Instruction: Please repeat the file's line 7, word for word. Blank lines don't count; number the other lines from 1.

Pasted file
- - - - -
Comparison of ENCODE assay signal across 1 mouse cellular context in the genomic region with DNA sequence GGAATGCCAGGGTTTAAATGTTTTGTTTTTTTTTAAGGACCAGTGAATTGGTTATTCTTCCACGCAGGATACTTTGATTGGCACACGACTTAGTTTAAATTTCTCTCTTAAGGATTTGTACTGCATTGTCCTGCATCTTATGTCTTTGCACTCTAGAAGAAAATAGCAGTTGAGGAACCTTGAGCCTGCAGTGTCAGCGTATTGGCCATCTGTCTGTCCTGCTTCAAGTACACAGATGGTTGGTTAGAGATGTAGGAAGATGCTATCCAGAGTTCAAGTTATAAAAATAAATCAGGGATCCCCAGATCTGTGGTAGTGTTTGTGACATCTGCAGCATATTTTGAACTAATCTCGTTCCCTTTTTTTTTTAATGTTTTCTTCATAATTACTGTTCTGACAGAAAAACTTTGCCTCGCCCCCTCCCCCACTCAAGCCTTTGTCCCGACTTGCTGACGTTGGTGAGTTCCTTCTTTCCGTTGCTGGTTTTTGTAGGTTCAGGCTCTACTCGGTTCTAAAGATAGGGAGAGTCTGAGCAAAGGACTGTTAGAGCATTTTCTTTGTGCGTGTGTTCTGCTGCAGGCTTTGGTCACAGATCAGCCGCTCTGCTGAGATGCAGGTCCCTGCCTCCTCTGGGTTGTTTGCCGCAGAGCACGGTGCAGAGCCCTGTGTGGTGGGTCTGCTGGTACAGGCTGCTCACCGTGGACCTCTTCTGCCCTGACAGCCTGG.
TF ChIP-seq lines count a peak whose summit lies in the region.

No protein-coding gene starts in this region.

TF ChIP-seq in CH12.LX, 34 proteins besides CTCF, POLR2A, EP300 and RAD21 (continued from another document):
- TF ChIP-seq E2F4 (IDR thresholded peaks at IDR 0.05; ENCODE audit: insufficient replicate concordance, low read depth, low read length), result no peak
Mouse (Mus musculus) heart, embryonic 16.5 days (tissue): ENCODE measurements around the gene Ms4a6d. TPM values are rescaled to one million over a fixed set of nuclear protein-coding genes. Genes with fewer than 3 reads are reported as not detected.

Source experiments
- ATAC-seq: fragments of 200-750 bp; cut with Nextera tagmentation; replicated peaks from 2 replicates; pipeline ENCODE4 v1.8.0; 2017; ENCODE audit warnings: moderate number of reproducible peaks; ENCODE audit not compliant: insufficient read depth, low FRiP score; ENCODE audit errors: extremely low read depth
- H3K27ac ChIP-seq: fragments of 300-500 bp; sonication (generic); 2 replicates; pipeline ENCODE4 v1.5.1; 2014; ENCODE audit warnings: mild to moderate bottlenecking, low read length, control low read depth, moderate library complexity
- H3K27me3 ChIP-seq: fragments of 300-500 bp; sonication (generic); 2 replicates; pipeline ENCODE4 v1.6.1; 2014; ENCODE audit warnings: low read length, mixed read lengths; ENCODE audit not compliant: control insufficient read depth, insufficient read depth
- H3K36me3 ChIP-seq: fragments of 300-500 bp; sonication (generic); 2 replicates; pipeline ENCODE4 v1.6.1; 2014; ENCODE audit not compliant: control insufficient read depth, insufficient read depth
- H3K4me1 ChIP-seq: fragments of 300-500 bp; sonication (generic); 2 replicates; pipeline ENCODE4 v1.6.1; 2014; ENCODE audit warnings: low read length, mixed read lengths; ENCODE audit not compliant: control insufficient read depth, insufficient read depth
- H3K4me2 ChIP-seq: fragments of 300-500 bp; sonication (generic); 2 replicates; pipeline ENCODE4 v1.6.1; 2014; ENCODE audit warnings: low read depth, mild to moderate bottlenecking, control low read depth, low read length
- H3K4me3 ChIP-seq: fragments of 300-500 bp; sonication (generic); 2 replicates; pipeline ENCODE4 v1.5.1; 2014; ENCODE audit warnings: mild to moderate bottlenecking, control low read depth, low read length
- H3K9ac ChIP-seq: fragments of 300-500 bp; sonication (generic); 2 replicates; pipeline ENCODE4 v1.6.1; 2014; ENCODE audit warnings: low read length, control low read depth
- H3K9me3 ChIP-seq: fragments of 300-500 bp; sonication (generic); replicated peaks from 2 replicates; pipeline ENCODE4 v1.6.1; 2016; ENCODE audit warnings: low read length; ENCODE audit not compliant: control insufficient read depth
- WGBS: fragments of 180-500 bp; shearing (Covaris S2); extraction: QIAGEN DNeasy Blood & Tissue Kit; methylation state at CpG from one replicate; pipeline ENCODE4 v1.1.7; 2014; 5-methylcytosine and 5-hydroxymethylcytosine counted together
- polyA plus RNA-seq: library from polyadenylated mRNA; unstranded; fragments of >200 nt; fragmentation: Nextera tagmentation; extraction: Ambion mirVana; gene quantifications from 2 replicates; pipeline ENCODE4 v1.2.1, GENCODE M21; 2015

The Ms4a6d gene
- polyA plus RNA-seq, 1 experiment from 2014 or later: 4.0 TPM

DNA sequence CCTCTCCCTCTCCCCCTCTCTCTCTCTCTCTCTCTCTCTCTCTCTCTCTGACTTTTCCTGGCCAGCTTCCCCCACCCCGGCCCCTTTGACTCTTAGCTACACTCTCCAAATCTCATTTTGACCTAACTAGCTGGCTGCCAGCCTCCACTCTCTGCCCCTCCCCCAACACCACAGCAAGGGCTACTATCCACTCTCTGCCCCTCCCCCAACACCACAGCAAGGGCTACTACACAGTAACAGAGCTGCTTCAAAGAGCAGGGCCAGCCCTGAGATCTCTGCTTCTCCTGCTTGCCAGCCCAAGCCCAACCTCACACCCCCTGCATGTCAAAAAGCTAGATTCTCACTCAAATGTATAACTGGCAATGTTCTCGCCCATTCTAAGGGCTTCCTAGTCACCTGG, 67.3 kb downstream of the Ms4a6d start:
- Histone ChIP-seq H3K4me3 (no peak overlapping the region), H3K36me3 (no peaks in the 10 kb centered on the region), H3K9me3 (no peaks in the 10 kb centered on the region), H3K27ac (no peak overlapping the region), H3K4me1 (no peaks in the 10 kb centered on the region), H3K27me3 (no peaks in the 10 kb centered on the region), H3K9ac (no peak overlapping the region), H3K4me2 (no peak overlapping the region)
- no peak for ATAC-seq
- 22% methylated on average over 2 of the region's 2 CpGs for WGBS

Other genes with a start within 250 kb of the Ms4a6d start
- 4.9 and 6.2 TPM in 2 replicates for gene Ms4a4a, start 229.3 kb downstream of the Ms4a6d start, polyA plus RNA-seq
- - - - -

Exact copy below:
Source experiments